Archive: ‘Oral History’



New Book Review: Mobilizing Transnational Gender Politics in Post-Genocide Rwanda by Rirhandu Mageza-Barthel

Wednesday, April 12th, 2017

The Journal of Modern African Studies has just published my latest book review on Rirhandu Mageza-Barthel’s Mobilizing Transational Gender Politics in Post-Genocide Rwanda. This book is essential reading for those individuals who are interested in gender equality practices and policies in Rwanda. It offers a nuanced middle-ground between popular media accounts that celebrate the nation for its impressive inclusion of women in politics–most notably, the fact that 64% of seats in Rwanda’s parliament are curently held by women making it a world leader on women’s representation in domestic politics–and academic accounts that warn that while Rwandan women elites are making notable progress, rural Rwandan women still face significant challenges in their everyday lives. Mageza-Barthel does this by bringing interviews with women political activists who were intimately involved in high-level negotiations with the international community and the Rwandan government into conversation with important shifts in international and domestic policies aimed at promoting gender equality. In the process, her analysis tells us much, not only about how integral these political actors were for influencing Rwanda’s current gender equality policies, but also how they were able to impact present-day norms supported by the United Nations and other international institutions, successfully challenging ‘women’s invisibility in theories of how politics is done’ (p.17).

 

 

New Book Review: Listening on the Edge edited by Mark Cave and Stephen Sloan

Saturday, December 24th, 2016

In advance of the next issue of Oral History Review, the journal has published my review of Mark Cave and Stephen Sloan’s new edited volume Listening on the Edge: Oral History in the Aftermath of Crisis (2014) online. To summarize, Listening on the Edge is essential reading for anyone engaged in the practice of oral history in conflict and post-conflict settings, and is particularly valuable for its ability to provoke readers to think through some of the particular ethical and methodological challenges of this kind of research, as well as the potential insights and benefits that it might produce. In the review, I provide a brief summary of each of the volume’s chapters, but this by no means does justice to their importance for the field, nor does it serve as an adequate substitute for a full and careful reading of the volume as a whole. Taken together, I argue that “Listening on the Edge advances the literature on the practice and ethics of crisis oral history by taking readers through the various negotiations that are often inherent in this work. Among its most important contributions, it offers insights on working with witnesses of traumatic events; the necessary distinctions between the often overlapping fields of oral history, psychology, and journalism; the dangers of vicarious trauma and other forms of emotional distress for the interviewer(s); and the necessity of bringing multiple experiences into conversation to reconstruct and comprehend how crises affect peoples’ lives. In doing so, the volume clearly demonstrates the many benefits that can emerge from applying oral history methods and theory to the study of crises, while simultaneously exploring the subfield’s potential pitfalls and limitations. That each chapter is grounded in interview excerpts, bringing interviewees’ voices into conversation with the oral historians’ analysis, is a particular strength of this volume.”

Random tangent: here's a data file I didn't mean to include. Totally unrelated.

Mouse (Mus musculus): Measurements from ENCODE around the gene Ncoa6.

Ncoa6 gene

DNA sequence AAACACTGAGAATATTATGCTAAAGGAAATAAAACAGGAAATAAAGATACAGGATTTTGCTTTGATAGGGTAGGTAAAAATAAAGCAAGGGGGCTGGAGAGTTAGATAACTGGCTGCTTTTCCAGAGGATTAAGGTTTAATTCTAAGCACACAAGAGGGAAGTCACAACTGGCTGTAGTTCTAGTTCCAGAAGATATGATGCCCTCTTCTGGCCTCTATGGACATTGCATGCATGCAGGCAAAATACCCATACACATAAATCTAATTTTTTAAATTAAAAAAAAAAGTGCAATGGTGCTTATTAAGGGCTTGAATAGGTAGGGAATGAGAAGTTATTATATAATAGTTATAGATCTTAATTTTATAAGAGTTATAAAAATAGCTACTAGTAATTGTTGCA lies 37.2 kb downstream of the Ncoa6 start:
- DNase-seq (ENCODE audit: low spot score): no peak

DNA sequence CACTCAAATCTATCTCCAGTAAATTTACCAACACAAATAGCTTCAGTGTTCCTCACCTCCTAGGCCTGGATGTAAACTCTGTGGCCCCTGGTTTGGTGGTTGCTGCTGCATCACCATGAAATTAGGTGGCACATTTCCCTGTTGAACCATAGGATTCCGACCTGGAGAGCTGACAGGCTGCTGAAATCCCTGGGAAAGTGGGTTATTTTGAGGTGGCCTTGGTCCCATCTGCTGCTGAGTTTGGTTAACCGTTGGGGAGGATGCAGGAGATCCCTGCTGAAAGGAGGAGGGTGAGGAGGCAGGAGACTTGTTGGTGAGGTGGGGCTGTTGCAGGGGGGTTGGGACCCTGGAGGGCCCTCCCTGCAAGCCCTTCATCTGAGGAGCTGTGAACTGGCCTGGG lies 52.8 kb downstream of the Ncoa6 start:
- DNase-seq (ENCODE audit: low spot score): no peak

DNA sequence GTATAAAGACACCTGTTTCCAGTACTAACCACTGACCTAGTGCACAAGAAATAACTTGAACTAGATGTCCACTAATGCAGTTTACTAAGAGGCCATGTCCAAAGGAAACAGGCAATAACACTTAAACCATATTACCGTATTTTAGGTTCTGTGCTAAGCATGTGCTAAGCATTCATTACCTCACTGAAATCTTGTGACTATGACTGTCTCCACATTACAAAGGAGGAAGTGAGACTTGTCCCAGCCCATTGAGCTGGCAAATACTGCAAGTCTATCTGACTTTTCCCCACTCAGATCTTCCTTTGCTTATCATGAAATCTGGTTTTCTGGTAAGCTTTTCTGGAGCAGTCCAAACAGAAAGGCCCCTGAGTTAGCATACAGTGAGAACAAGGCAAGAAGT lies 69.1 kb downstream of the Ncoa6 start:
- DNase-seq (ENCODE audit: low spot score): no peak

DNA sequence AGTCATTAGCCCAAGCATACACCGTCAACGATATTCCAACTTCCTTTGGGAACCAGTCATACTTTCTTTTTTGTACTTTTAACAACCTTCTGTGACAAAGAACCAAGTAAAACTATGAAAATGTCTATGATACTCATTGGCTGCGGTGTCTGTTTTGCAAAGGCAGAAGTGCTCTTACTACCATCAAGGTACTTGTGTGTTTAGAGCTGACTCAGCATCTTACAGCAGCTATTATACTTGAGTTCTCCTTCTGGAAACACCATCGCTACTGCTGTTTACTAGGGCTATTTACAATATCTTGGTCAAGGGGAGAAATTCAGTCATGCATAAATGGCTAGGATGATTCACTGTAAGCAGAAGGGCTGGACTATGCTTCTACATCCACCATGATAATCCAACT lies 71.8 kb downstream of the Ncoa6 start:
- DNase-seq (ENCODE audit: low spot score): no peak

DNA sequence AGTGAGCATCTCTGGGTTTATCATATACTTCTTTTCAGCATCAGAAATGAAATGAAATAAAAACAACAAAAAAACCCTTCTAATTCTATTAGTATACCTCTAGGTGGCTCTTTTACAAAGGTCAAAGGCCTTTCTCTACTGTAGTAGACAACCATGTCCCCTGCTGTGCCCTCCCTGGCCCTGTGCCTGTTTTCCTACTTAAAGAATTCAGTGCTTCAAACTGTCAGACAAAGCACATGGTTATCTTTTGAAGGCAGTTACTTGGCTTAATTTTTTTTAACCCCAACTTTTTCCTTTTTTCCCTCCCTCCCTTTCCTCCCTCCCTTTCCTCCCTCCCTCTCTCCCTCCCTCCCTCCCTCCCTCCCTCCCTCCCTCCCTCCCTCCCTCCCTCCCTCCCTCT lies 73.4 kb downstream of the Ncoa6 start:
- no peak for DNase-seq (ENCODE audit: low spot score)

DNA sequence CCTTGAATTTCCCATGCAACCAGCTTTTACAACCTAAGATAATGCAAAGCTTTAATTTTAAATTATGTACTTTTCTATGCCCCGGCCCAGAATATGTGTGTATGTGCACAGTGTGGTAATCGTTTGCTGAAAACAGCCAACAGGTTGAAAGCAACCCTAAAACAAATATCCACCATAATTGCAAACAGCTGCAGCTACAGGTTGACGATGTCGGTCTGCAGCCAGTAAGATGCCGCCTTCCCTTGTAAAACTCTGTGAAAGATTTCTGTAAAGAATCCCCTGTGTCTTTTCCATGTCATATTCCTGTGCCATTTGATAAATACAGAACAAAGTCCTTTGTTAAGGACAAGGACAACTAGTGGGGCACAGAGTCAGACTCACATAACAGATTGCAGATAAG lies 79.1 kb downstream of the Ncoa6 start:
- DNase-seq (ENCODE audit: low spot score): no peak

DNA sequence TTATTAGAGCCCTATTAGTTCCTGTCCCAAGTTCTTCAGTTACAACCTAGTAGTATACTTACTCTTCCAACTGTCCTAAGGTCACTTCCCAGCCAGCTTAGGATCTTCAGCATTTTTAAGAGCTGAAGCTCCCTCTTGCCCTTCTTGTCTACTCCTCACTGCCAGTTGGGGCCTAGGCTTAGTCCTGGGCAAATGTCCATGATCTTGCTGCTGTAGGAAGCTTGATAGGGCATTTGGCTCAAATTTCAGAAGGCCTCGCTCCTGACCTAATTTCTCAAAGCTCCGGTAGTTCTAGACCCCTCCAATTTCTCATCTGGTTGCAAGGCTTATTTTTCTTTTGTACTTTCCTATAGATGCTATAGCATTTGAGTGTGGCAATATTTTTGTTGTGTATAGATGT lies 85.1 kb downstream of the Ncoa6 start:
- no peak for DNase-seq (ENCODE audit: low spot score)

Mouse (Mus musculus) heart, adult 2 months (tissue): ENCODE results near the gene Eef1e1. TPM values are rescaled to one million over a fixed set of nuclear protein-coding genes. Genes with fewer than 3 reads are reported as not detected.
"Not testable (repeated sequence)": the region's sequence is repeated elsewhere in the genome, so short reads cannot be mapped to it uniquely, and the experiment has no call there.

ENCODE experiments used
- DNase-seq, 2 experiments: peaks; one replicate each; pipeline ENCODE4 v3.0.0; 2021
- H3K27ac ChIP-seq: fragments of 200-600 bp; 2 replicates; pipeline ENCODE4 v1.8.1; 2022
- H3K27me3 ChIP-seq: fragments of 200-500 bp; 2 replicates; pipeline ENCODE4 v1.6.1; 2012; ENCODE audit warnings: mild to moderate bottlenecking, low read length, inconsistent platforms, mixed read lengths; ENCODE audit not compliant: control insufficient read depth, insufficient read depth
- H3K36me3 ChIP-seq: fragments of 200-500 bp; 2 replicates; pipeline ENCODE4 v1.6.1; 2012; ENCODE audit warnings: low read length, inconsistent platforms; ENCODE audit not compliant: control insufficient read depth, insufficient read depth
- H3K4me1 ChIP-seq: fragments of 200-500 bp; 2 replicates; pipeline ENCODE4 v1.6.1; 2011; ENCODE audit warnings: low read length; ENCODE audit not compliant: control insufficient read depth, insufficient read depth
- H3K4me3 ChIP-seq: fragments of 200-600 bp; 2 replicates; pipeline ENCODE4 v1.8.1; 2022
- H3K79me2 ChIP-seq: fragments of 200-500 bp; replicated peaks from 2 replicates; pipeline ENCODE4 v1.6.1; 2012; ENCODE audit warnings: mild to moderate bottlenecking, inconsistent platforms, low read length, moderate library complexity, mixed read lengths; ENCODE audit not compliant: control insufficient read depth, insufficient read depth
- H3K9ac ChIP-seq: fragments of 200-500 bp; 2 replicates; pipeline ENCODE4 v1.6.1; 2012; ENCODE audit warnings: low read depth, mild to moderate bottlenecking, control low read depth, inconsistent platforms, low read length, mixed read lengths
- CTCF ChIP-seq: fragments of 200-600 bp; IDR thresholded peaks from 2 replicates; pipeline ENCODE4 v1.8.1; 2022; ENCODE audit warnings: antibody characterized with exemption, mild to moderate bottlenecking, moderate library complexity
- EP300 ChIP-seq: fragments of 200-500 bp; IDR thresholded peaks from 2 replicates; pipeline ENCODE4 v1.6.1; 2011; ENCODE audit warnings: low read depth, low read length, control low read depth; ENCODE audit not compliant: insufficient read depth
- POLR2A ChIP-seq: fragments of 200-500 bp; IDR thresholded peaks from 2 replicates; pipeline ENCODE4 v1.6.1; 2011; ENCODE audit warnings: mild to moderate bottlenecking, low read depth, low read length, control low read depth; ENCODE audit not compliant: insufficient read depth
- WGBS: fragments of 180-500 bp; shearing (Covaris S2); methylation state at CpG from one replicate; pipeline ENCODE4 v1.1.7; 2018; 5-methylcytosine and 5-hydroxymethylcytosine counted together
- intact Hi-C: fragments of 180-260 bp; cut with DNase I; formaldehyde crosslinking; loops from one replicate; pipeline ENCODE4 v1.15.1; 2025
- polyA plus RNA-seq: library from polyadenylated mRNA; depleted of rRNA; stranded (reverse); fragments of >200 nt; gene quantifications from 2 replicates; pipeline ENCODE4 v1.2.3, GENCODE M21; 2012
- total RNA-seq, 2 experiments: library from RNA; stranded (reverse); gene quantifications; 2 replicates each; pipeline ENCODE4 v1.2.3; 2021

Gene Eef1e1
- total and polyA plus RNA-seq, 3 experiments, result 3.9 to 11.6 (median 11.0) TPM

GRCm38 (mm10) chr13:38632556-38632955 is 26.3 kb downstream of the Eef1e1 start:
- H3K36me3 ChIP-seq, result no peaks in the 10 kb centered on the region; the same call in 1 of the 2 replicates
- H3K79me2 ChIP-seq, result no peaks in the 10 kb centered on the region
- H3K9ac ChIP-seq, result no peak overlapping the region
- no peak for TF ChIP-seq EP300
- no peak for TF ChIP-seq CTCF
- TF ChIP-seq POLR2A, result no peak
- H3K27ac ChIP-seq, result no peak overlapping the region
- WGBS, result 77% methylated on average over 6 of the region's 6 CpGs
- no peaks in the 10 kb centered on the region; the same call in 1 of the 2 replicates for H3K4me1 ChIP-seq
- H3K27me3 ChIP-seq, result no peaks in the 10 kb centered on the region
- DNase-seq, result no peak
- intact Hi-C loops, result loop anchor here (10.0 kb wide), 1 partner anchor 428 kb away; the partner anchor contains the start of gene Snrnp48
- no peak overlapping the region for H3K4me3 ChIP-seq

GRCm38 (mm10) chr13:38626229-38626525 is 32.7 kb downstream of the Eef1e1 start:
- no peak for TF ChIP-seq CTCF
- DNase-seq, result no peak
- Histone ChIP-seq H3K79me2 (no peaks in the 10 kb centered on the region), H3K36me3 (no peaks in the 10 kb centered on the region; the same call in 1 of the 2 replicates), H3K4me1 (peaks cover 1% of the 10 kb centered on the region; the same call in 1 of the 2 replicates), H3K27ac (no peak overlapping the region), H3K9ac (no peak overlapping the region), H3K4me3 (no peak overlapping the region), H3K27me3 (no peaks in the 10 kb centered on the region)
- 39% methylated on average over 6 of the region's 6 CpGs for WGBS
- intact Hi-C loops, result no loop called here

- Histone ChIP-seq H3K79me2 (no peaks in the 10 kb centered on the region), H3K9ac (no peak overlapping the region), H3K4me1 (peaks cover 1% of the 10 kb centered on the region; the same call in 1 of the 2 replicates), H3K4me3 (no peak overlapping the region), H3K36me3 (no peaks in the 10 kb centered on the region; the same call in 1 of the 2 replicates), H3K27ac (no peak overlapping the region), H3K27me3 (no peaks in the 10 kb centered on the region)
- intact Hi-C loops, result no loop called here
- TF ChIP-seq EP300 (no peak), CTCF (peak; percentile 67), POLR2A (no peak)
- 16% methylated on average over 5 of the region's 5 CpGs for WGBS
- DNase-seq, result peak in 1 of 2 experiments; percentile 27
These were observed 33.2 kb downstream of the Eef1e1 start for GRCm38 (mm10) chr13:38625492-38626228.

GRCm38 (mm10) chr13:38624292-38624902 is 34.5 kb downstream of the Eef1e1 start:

Oral History Review virtual issue celebrates 50th anniversary of the Oral History Association!